Each night as the sentries would walk their post, gun fire would ring out as the abandoned Japanese tried to steal food that for the Americans was so plentiful that rations were stacked outside on pallets. My father told me that whenever he was in charge of the watch, he instructed his men not to shoot at the Japanese, but instead to keep walking and just let off a shot or two so the officers know we're on our posts. He told me that those were his instructions to the men, because he said, “No man should have to die because he’s hungry!”

Another time he told me of leading a patrol through the perimeter jungle and coming on a group of armed Japanese. Guns were leveled and a standoff ensued. The leader of the Japanese motioned to my father’s feet and looking at his foe, my father knew how to end the standoff. He instructed all his men to lower their weapons and take off their shoes as he did the same thing. The Japanese were barefooted and their feet were covered in bleeding sores. The jungle is no place to be without shoes.

My father told his men to step back from their shoes, but some protested… And it was then that my father said, “These men have no shoes and we have them by the crate load on the base, give them your shoes!” Everyone took two steps back and the Japanese ran forward, snatched up the shoes and backed away into the jungle brush from which they had appeared. My father and his men finished their patrol and marched back to base as barefooted as the Japanese had been, but no man from either side had perished. Not a shot rang out in anger, for my father realized that these were men just as he was.

Though there are other stories I could tell you of the war years for my father, these tell the important part of the story, that he was a patriot, a thinker, and a believer in the humanity of all men and women. And so, with the end of the war, my father came immediately back to Detroit, clutching in his hand the leave of absence slip from Ford Motor Company, that I held in my hand just yesterday. It promised him his job back on his return, and he reported for work the next day.

As it did for most men returning from the war, the future seemed bright and full of possibilities, my father was no different. He sought a better life for himself and succeeding at his job was part and parcel of that dream. My father poured himself into his work, always seeking new and better ways to do things. He was a prolific contributor to Ford’s process improvement suggestion program, winning the implementation of countless productivity, safety and process improvements over the years. Yet, there was still something missing from his life… Eventually, love and marriage and family would bloom in the garden of my father’s life.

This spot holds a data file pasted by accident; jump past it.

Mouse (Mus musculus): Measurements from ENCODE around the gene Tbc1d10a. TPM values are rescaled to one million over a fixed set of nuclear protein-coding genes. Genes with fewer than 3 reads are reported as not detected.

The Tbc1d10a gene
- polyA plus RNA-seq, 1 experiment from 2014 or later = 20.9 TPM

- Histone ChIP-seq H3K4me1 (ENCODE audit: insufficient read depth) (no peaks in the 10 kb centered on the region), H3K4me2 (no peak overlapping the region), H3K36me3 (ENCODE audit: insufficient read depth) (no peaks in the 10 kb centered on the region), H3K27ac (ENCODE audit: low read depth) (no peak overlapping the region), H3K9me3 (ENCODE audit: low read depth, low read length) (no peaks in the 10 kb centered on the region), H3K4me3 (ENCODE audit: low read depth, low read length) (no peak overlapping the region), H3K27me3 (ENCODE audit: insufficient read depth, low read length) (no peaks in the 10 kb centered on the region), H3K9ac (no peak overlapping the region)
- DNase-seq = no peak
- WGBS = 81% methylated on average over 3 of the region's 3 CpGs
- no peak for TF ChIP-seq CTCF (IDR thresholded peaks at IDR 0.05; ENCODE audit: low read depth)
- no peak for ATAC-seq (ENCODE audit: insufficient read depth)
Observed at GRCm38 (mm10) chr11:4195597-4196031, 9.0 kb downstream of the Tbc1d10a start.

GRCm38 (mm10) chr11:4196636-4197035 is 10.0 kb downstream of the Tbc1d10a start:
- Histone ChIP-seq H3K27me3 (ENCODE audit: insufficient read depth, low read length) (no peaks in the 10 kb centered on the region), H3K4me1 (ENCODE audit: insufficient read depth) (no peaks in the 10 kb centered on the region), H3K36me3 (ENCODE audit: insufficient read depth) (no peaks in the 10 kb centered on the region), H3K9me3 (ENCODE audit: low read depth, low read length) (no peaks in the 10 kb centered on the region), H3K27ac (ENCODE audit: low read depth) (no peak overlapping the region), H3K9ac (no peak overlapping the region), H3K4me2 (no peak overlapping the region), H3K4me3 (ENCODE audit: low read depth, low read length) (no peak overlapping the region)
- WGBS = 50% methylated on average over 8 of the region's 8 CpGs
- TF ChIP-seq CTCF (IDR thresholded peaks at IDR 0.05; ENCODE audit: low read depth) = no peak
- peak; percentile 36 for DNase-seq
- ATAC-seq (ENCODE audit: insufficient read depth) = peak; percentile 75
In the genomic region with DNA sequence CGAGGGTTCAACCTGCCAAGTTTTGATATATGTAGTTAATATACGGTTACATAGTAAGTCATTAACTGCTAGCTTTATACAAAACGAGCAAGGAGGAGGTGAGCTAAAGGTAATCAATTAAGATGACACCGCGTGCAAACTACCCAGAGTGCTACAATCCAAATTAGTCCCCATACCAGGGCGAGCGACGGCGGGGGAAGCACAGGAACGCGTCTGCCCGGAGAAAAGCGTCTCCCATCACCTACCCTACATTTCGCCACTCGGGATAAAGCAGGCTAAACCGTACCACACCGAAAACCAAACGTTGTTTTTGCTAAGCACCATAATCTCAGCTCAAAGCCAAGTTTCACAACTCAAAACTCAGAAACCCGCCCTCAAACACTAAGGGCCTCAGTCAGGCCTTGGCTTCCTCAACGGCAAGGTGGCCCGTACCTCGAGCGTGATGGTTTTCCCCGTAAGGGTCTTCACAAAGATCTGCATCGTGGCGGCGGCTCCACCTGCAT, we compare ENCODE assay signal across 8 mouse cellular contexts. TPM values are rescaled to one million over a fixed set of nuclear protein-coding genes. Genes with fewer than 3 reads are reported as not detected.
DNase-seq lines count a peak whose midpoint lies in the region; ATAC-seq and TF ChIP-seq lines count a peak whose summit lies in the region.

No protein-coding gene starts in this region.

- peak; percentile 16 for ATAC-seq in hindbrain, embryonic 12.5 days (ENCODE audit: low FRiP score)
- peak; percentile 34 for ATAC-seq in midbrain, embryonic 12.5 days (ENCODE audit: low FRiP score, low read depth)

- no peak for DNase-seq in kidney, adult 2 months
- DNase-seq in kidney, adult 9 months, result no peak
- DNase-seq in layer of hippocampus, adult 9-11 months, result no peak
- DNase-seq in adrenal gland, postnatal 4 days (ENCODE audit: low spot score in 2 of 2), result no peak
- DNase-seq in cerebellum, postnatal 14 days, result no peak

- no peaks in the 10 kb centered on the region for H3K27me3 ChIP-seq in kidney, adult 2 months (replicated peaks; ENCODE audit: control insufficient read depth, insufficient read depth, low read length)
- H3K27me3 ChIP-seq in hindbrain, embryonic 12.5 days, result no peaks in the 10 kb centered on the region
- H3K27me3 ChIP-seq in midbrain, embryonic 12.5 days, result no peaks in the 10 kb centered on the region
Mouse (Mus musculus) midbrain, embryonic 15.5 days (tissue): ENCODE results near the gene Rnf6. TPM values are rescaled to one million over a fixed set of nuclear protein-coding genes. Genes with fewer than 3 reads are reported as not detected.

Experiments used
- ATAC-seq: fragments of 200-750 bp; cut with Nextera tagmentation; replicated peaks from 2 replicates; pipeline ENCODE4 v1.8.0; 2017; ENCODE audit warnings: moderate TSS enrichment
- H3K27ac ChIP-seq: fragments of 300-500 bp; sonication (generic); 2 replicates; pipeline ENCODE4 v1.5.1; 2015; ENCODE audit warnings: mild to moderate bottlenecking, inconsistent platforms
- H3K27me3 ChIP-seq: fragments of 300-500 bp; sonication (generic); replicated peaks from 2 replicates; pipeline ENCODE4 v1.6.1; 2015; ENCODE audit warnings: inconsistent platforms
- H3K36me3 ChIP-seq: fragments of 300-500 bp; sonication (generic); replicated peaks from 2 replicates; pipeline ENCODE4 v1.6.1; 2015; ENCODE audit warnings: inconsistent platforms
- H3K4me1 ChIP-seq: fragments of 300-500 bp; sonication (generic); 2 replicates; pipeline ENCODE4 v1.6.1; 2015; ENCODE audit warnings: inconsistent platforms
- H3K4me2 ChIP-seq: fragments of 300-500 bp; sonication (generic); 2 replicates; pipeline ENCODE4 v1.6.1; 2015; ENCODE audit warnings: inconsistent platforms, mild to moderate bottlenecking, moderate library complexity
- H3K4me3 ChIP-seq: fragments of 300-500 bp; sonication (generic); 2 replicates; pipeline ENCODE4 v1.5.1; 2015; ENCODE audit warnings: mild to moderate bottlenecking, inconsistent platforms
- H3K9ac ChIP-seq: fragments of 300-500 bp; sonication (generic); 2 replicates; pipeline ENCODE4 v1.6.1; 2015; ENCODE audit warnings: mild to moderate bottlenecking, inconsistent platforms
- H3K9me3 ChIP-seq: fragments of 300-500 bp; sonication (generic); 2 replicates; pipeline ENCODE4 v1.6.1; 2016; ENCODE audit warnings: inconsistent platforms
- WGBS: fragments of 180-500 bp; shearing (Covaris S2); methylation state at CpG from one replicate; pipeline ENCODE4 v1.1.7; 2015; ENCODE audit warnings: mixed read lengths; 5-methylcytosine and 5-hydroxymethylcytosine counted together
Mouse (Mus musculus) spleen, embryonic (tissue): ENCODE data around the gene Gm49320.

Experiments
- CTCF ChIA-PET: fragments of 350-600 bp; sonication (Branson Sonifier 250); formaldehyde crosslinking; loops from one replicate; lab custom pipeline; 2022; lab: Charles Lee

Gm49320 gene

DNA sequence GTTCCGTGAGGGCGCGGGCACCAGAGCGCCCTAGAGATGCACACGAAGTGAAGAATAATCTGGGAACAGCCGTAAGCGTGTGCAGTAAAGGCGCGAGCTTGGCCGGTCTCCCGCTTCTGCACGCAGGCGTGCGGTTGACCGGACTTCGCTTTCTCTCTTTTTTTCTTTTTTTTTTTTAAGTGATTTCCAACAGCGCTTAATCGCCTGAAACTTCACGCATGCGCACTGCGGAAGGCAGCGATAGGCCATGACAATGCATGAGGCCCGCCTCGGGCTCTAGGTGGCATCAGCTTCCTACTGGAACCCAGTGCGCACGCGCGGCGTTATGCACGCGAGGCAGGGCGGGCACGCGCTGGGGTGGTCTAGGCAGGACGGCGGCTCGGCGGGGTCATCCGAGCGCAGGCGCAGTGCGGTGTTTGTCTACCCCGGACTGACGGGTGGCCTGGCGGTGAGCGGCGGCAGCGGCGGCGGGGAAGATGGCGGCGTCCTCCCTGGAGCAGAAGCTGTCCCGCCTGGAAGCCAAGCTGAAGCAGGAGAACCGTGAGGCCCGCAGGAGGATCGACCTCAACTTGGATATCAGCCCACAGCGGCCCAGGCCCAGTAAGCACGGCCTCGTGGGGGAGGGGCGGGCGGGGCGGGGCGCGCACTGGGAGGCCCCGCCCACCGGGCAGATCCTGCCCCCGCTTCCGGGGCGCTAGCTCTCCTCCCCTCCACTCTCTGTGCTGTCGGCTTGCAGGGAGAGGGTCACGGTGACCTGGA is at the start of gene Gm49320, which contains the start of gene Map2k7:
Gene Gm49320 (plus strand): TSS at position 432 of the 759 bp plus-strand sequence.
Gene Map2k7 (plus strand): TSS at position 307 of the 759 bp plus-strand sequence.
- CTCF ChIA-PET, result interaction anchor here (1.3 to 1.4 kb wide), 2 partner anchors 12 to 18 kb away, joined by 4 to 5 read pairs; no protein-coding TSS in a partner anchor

And here I can recall many memorable moments from our family life. My father was a sometimes stern, but always a loving and kind parent. I can say of him, without hesitation, that I know he did the very best that he could for us. He and our mother taught us the most valuable of lessons… they taught us the value of love, the value of hard work, the value of dedication and devotion and service, and in the end, the value of forgiveness and redemption.

It was with great pride that after the many other struggles that I haven’t the time to tell you here, I witnessed my father’s moment of glory and achievement as he sat listening to his colleagues and friends at the celebration of his 65 years of service to Ford Motor Company. I listened in astonishment to the impassioned accolades of scores of people whose lives he had touched and made a difference in while being the man that everyone knew and respected as “Bill Flournoy,” but whom I had only ever known as “Dad.” And then came the moment that I will never forget, and that I’m sure those of you who were there remember well.

The time had come for his farewell speech. I know that he hadn’t prepared anything to say in advance but he simply got up and delivered from the cuff the most eloquent speech I’ve ever heard where he summed up his life in these few words at the end, “I just wanted to do a good job…” If you knew my father, then you know this, in everything that he did, son, student, worker, soldier, husband, boss, friend, father, in everything, he just tried to always “do a good job.” I thank God that I had a father such as this man and more than that there’s no need to say.

And I bear this as my witness and testimony of him in the name of Jesus Christ, Amen.


"Fear Eats the Soul"

Monday, February 7, 2011

"A Song For My Father..."

William Burnette Flournoy, Sr.
1917 - 2011

So We'll Go no More a Roving
George Gordon Lord Byron (1788-1824)

So we'll go no more a roving
So late into the night,
Though the heart be still as loving,
And the moon be still as bright.

For the sword outwears its sheath,
And the soul wears out the breast,
And the heart must pause to breathe,
And Love itself have rest.

Though the night was made for loving,
And the day returns too soon,
Yet we'll go no more a roving
By the light of the moon.

Sunday, February 6, 2011

"A Story to Share..."

Corvino: Help A Hero
By John Corvino, columnist,

You may not know his name. You should.